A consortium of occupational health practitioners is lobbying the Nursing and Midwifery Council (NMC) to clarify exactly what core competencies OH nurses should have now that they have been moved to the third part of the professional register.
Many OH nurses and trainers are worried that bringing OH nursing within the specialist community public health nurse part of the register in 2004 – alongside school nurses and health visitors – has led to a dilution in the quality of OH education just as it moves increasingly into the political and employment spotlight.
Now an Occupational Health Training Competency Group consisting of commercially employed, NHS and independent OH practitioners has been set up to raise the issue with the NMC.
Judith Howard-Rees, director of Stowmarket-based Gipping Occupational Health, told Occupational Health its aim was to ensure that, by September next year, all NMC-approved OH specialist practitioner training was “appropriate, effective, relevant, current and readily accessible”.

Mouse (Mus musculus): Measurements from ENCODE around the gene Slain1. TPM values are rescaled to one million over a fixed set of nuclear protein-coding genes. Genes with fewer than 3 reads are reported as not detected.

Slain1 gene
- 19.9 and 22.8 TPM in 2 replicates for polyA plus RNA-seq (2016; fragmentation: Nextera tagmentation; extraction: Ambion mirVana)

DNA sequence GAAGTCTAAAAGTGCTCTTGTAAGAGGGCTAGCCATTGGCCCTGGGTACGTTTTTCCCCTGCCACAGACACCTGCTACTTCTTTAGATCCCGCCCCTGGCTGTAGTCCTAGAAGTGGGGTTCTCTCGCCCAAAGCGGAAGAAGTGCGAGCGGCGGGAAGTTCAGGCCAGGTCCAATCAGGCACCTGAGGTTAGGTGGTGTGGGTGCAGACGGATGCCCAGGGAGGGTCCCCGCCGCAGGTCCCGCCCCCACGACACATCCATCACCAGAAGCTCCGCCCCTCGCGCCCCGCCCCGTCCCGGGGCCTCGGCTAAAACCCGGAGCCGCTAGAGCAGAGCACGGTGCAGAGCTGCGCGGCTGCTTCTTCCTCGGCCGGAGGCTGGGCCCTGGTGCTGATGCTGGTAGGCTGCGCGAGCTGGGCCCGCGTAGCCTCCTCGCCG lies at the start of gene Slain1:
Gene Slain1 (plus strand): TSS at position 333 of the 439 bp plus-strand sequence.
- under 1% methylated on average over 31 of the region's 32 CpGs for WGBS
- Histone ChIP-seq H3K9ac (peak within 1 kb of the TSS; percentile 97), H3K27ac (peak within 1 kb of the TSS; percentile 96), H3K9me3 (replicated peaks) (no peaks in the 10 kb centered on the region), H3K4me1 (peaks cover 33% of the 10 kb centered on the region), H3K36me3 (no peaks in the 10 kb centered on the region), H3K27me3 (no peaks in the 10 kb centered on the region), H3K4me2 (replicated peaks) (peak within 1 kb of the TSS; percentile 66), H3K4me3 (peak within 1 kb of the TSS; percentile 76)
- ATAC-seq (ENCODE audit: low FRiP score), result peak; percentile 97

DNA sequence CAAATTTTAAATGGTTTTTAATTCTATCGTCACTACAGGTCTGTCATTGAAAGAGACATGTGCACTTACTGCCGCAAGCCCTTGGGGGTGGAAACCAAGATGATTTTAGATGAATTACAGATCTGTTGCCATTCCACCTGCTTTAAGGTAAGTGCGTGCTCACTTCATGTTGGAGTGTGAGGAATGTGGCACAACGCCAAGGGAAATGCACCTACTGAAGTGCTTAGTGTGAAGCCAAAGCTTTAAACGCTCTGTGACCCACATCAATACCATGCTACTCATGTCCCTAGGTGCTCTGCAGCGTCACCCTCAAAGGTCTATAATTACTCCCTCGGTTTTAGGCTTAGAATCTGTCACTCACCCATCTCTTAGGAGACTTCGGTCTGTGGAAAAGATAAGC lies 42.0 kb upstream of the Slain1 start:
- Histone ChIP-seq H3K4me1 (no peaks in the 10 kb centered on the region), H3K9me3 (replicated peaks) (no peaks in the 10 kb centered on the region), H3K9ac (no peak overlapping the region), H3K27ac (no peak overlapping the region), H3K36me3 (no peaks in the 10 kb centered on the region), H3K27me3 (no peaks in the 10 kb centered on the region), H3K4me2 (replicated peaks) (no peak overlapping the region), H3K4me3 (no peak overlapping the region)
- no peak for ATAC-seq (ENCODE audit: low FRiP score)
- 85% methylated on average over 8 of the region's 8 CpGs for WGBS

The danger was courses being accredited by the NMC that did not contain a huge amount of OH within them, or, where they did, were too focused on clinical issues, and did not have enough of a health and safety, HR or business focus too, she argued.
The group held its first meeting in March this year, and was due to be raising its views with the NMC last month [October] as the council held a series of ‘summits’ for employers of nurses around the country on the competencies of nurses.
The summits are part of a wide-ranging consultation on pre-registration nursing education being launched by the NMC from this month.
OH practitioners who are interested in contacting the Occupational Health Training Competency Group can e-mail: email@example.com